JAPAN PHOTOS

By Philbert Ono


Most viewed - Ikaho Merrie Monarch Hawaiian Festival 2008 伊香保ハワイアンフェスティバル
ik042-20080806_7694.jpg
Aloha Dalire teaching hula in Ikaho. The Hawaiian workshops were held at the Ikaho Kaikan Hall in central Ikaho. アロハ・ダリレが教えるフラセミナー485 views
ik010-20080804_7354.jpg
Main venue of the Ikaho Merrie Monarch Hawaiian Festival held every summer in Ikaho Spa, Gunma Prefecture since 1997. It is on a city-operated parking lot. 伊香保ハワイアンフェスティバル会場287 views
ik066-20080807_8315.jpg
Group shot of the Hawaii gang and Ikaho Hawaiian Festival Committee.225 views
ik068-20080804_7362.jpg
More photos here.197 views
ik031-20080804_7275.jpg
For many women, hula is good exercise, recreational fun, or a chance to look and feel like a different person. The colorful costumes, flowers, attractive movements, and glamorous setting are all very appealing.196 views
ik067-20080805_7664.jpg
Hawaiian celebrities Aloha Dalire and Luana Kawelu pose with yet another group of Japanese hula dancers in a hotel lobby in Ikaho.192 views
ik036-20080804_7388.jpg
The audience sit on the Stone Steps to watch the "Street corner hula." So what did they do when it rained?172 views
ik065-20080806_8276.jpg
Members of Hula Halau 'O Kamuela try Japanese-style dancing during the farewell party.164 views
ik064-20080806_8262.jpg
On the last night of the festival, a farewell party was held for the Hawaii delegation. Shibukawa city council chairman Katsuaki Oshima (left) and Mayor Kogure pose with members of Hula Halau 'O Kamuela.157 views
ik035-20080804_7384.jpg
This venue is called "Machikado Hula." (Street corner hula). It went on from 11 am to 5 pm during the four-day festival (except on the first day when it started from 1 pm).140 views
ik057-20080806_8110.jpg
Many more photos of this show here.133 views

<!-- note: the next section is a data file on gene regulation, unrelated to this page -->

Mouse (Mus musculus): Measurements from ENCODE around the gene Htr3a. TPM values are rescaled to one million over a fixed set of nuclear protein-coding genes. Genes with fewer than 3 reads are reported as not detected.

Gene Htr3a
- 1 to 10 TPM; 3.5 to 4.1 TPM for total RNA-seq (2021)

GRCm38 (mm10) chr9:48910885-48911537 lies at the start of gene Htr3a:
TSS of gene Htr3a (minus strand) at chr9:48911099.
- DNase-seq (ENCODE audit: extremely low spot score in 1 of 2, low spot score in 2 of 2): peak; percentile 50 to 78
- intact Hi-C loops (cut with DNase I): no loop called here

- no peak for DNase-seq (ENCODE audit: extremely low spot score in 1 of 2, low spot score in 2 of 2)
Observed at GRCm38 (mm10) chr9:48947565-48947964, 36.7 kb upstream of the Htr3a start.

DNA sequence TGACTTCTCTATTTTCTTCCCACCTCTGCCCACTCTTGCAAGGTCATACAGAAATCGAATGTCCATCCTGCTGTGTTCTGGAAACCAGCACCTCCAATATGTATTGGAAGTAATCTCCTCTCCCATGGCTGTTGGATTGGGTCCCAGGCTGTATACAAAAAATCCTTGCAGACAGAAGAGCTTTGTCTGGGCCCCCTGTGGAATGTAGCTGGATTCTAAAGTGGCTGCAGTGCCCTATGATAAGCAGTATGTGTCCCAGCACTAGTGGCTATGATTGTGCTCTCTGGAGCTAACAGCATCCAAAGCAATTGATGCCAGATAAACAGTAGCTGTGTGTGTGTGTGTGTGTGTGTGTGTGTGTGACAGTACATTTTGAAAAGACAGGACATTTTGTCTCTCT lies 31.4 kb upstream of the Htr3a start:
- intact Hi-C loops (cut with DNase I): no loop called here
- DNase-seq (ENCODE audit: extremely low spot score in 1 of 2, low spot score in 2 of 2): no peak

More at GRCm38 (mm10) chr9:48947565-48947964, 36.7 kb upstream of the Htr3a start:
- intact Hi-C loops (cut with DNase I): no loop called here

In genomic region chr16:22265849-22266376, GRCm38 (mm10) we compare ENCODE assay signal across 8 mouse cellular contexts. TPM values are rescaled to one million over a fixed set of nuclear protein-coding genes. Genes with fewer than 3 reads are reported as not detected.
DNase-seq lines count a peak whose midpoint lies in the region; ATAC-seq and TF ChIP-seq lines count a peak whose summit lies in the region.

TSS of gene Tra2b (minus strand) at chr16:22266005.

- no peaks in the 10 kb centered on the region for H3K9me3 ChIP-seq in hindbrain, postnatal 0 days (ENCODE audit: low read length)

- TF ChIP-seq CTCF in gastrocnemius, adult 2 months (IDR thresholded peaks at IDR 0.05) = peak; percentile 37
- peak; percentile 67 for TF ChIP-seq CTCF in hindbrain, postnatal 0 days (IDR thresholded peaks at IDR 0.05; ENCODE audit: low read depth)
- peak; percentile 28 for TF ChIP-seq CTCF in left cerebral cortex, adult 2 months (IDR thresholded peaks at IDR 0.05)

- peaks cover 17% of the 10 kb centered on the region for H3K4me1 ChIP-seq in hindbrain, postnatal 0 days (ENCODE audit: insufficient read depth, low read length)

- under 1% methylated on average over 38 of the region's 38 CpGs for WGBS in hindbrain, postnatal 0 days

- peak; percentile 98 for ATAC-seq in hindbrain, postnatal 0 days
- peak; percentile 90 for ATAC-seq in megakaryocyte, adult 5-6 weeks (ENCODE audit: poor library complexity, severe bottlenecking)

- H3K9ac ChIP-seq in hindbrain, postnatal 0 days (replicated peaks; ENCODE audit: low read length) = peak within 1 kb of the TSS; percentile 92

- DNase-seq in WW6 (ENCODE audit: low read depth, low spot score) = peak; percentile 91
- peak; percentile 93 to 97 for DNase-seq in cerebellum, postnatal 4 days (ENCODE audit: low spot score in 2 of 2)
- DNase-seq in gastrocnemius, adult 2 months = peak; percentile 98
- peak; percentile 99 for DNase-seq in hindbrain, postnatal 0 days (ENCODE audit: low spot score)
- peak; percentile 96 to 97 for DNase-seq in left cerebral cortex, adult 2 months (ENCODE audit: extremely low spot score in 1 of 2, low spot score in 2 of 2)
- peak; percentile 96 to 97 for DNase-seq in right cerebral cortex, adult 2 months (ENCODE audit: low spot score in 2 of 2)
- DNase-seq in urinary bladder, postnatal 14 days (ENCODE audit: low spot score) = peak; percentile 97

ik052-20080804_7577.jpg
This was a song about paddling a canoe, I think.130 views
ik050-20080806_7802.jpg
The nightly main event was an hour-long Merrie Monarch hula show by Hula Halau 'O Kamuela, the overall winner of the 2008 Merrie Monarch Festival held in Hilo, Hawaii.123 views
ik054-20080806_7853.jpg
Colorful costumes and lots of eye candy.121 views
ik063-20080806_8217.jpg
Mayor Kogure speaks with Aloha Dalire and Luana Kawelu after the Merrie Monarch Show.120 views
ik055-20080806_7940.jpg
Crowd-pleasing performance.118 views
ik056-20080806_8087.jpg
Kumu hula Kau'i Kamana'o does a solo number.117 views
ik041-20080805_7665.jpg
Aloha also taught two hula workshops. For the first workshop, she taught the song "Nani Lawa'i" (sung by Na Palapalai). First, she had the students close their eyes and listen to the song.114 views
ik040-20080804_7428.jpg
Aloha Dalire taught seminars in hula history, Hawaiian expression, and lei-making (pictured here). She brought a boxful of a'ali'i flowers for lei-making. All the students had heard of the flower, but it was the first time for them to see it.114 views
ik015-20080803_7091.jpg
Short greetings by Luana Saiki-Kawelu, Assistant Director of the Merrie Monarch Festival in Hilo, Hawaii. Ikaho's Hawaiian festival is Japan's only hula event officially endorsed by the Merrie Monarch Festival in Hilo.107 views
ik051-20080806_7787.jpg
Every year, the overall winner of the Merrie Monarch Festival is invited to perform at Ikaho's Hawaiian festival. They started with a hula kahiko (ancient hula) dance.105 views
ik039-20080804_7252.jpg
Kumu hula Aloha Dalire explains that she is a 7th-generation kumu hula in her family, and produced five Miss Aloha Hulas at the Merrie Monarch Festival in Hilo, including all three of her daughters and Kuhi Suganuma, the 2008 Miss Aloha Hula.102 views
ik060-20080806_7718.jpg
Thomas Goya during the closing ceremony.102 views
ik059-20080806_7710.jpg
Aloha Dalire also speaks during the closing ceremony.101 views
ik020-20080803_7120.jpg
Tommy Hirano, Honorary Consul-General of Japan from Hilo, Hawaii also speaks. It was his first visit to Ikaho.100 views
ik032-20080804_7280.jpg
Kupuna 4分ごとに各フラチームがステージで出演。100 views
ik062-20080806_7737.jpg
The Honorable Jiichi Kogure, mayor of Shibukawa, lauds the festival during the closing ceremony. 渋川市長 木暮治一100 views
ik018-20080803_7110.jpg
Kumu hula Aloha Dalire, instructor of the Hawaiian seminars during the festival, also greets the audience. アロハ・ダリレ99 views
ik016-20080803_7101.jpg
A few words by Kau'i Kamana'o, kumu hula of Hula Halau 'O Kamuela who was the festival's guest performer and overall winner of the 2008 Merrie Monarch Festival in Hilo, Hawaii.97 views
ik058-20080806_7700.jpg
On the last day of the festival on Aug. 6, 2008, a closing ceremony was held at 8 pm before the prize drawing and Merrie Monarch Show. Luana Saiki-Kawelu gives a few words.97 views